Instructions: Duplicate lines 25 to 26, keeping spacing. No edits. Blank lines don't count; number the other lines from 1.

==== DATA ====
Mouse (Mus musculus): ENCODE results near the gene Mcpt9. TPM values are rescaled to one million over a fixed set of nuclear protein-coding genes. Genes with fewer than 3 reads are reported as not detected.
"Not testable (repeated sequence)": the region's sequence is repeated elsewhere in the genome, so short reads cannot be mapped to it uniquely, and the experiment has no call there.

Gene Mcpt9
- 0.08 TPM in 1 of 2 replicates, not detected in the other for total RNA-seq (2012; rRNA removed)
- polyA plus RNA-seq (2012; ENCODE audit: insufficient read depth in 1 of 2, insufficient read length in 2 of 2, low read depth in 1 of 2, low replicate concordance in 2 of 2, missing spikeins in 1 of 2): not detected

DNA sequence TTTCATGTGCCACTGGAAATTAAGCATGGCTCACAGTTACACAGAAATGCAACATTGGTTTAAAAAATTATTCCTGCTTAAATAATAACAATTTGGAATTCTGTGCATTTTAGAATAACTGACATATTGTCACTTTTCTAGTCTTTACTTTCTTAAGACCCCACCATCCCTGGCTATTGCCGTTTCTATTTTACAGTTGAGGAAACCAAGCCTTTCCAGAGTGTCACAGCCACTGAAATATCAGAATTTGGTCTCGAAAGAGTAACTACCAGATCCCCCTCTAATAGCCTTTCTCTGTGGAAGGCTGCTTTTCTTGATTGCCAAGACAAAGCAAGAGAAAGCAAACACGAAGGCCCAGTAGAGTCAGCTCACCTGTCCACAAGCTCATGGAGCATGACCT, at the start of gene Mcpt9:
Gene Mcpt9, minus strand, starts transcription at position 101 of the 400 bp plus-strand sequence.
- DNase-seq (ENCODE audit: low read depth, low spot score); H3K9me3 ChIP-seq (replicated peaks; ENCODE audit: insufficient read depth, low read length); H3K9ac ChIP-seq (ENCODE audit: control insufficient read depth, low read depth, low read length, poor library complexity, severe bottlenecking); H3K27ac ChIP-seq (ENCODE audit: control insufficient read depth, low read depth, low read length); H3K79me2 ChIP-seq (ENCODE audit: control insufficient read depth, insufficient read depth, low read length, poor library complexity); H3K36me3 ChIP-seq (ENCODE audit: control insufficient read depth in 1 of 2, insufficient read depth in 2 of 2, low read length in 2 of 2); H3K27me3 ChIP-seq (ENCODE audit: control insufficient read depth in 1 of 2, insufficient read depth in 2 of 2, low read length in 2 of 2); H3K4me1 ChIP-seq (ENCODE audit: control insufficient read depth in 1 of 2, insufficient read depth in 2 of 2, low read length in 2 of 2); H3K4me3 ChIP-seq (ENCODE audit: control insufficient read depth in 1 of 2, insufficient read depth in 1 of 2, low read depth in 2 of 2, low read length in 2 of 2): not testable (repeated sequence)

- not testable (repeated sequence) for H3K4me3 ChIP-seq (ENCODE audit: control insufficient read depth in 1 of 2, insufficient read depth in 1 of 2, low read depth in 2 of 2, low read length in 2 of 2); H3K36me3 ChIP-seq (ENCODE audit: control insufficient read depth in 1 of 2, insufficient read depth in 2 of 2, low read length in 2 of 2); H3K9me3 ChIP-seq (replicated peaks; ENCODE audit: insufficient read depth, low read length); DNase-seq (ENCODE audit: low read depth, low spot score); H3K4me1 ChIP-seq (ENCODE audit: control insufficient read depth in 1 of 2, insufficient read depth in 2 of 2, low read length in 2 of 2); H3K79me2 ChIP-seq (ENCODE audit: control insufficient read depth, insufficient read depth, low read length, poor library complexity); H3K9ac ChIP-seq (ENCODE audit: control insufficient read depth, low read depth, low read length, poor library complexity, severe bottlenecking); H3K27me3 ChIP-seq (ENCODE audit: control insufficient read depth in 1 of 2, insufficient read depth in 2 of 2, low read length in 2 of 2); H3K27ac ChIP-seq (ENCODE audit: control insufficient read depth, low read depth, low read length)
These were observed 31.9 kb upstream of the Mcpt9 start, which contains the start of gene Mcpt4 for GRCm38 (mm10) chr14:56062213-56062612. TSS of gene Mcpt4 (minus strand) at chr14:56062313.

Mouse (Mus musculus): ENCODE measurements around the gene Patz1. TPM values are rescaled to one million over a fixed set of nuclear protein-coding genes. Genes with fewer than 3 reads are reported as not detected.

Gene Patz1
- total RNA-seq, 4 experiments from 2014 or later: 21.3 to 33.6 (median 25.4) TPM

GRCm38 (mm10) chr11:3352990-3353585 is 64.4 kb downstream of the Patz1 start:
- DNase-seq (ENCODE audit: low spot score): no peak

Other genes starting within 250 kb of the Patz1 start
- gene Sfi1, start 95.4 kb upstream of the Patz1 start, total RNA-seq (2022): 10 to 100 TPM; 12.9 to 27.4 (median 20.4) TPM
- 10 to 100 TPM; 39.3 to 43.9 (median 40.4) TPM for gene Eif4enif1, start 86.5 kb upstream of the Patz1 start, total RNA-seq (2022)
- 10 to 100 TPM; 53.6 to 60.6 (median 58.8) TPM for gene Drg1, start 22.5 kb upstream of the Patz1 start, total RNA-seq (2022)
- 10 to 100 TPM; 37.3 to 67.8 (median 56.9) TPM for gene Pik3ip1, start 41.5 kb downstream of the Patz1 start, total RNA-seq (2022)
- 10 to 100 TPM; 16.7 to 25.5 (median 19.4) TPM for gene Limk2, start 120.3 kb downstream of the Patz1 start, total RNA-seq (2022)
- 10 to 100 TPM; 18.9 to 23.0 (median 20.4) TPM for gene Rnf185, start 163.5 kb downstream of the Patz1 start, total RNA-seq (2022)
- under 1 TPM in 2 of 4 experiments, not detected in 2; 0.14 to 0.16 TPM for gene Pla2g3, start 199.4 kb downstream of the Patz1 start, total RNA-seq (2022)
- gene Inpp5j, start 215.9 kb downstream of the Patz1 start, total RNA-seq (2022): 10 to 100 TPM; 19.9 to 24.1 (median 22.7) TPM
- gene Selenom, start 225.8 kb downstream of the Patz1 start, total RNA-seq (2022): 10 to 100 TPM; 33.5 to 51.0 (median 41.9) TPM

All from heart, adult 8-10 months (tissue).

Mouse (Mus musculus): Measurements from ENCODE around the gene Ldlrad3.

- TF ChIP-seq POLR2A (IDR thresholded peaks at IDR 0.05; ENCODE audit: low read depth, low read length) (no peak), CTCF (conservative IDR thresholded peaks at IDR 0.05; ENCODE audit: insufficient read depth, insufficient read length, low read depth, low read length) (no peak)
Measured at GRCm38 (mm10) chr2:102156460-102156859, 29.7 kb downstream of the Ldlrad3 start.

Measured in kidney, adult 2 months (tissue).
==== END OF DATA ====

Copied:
- gene Selenom, start 225.8 kb downstream of the Patz1 start, total RNA-seq (2022): 10 to 100 TPM; 33.5 to 51.0 (median 41.9) TPM

All from heart, adult 8-10 months (tissue).